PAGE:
Bobcat 463 Specsby Brandon Zavala
The Bobcat 463 was produced during from 2001 through 2008 and eventually was replaced by the Bobcat S70. The Bobcat 463 was known for its ability to pull off space-restricted jobs and tasks. The compact loader was able to work in places where larger construction equipment would not fit. In addition, the Bobcat 463 was capable of replacing manual labor as a fast, compact and efficient means of digging, grading land and tilling soil.
Engine and Operations
The Bobcat 463 had a 1.0-liter 22.5 horsepower Kubota D1005-E engine with three cylinders. The 463 engine took diesel fuel and had a displacement of 61.1 cubic inches. The Bobcat 463 had a hydrostatic, four-wheel drive transmission. The hydraulics on the Bobcat 463 were able to lower and lift the arms and bucket. Two hand levers controlled the Bobcat 463’s speed and steering.
The Bobcat 463 had a rated operating capacity of 700 pounds, a tipping capacity of 1,405 pounds and an operating weight of 2,708 pounds. The Bobcat 463 could reach 6.5 mph and used 5.7 inch by 12-inch standard tires. The Bobcat also had a hydraulic pump capacity of 10 gallons per minute to move the variety of attachments, including a utility grapple, snow blower and buckets.
The Bobcat 463's length with the bucket attachment was 100.8 inches and the length without the bucket attachment was 75.5 inches. The width of the Bobcat 463 was 35.4 inches without a bucket attachment and 36 inches was the width with a bucket attachment. The height of the Bobcat was 71.4 inches and height to bucket hinge pin was 94.5 inches. The Bobcat turning radius was 61.3 inches and it had a wheelbase of 28.4 inches.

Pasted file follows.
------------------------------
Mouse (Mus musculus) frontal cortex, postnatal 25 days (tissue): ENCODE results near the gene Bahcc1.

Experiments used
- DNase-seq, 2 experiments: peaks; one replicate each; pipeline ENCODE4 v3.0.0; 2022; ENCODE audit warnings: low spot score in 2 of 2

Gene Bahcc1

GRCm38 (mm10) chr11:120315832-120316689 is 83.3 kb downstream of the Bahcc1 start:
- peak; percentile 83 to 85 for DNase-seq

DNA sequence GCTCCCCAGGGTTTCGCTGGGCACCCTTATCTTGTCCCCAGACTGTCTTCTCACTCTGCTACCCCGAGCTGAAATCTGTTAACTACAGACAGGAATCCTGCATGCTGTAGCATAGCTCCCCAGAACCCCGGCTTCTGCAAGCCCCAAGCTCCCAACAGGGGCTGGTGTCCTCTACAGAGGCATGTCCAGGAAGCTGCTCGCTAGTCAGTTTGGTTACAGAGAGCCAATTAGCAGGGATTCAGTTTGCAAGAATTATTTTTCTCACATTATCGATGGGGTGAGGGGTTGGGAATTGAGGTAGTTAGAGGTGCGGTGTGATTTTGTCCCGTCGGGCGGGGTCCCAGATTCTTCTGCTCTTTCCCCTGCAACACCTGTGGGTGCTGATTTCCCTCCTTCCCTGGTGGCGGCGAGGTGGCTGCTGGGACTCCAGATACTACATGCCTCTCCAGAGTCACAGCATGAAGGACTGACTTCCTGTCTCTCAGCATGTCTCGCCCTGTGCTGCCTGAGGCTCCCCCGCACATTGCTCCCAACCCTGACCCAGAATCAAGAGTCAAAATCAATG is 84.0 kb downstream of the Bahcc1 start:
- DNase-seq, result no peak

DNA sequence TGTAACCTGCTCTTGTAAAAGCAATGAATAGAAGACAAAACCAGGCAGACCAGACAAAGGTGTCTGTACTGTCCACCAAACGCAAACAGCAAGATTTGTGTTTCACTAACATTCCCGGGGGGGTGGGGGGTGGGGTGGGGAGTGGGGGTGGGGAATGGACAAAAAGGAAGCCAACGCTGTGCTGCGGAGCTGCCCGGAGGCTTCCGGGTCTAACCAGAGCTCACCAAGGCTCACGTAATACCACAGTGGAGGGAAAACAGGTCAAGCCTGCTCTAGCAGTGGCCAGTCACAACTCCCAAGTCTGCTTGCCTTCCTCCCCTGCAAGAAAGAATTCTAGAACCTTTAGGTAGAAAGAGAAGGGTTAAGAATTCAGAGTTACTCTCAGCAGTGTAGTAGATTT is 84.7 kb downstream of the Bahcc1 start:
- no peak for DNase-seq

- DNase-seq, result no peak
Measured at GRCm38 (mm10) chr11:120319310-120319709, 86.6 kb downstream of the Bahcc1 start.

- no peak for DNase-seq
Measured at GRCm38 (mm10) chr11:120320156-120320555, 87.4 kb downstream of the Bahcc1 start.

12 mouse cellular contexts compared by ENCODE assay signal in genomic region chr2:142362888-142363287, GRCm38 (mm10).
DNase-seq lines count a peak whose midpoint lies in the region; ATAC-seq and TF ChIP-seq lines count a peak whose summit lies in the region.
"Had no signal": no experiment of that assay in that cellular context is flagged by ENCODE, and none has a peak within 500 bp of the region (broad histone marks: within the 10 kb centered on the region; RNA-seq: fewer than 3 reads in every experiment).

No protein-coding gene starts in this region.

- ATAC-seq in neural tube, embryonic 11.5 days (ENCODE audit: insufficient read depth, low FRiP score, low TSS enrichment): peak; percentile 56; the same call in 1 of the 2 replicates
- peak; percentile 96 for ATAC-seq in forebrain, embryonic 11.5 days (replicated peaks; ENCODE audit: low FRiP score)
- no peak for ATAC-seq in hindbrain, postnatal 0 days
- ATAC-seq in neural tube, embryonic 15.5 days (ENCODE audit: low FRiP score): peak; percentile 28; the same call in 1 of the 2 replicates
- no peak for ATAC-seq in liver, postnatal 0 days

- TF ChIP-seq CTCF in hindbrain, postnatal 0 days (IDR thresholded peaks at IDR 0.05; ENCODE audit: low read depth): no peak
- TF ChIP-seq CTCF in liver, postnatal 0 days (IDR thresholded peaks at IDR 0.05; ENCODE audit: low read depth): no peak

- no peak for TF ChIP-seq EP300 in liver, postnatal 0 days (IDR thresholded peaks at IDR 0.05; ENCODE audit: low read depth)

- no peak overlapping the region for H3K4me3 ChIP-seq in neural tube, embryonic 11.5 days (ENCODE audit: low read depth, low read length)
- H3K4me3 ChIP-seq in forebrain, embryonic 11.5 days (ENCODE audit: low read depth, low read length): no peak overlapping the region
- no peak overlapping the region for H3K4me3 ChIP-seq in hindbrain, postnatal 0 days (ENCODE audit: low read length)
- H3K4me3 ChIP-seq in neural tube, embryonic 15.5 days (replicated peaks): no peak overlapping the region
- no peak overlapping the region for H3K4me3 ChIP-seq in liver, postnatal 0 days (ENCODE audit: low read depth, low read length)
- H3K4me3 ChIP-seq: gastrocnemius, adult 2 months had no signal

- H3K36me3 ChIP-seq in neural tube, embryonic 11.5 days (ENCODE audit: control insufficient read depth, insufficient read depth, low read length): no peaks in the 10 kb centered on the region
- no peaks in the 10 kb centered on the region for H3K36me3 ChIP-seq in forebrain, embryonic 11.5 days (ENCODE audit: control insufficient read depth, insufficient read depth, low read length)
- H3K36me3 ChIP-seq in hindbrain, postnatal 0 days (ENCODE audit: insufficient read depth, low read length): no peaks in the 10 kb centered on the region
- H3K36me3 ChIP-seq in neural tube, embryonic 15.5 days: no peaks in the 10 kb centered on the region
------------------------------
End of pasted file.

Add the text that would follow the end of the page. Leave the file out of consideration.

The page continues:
Features, Options and Accessories
The Bobcat had a variety of features, including front lights, rear lights, an operator cab, front auxiliary hydraulics and lift arm support. It also had options from a reverse alarm, a cab heater, key-less start kit, rotating beacon, a suspension seat and a top window. The attachments for the 463 varied from an angle broom, backhoe, breaker, bucket, pallet fork, snow blower, trencher and a utility fork.
Brandon Zavala has been professionally writing since 2007 and continues to expand and evolve his writing styles and ability to convey a moving and informative message to people. Zavala is currently attending San Joaquin Valley College in pursuit of a bachelor's degree in business administration. His knowledge base varies from politics to economics.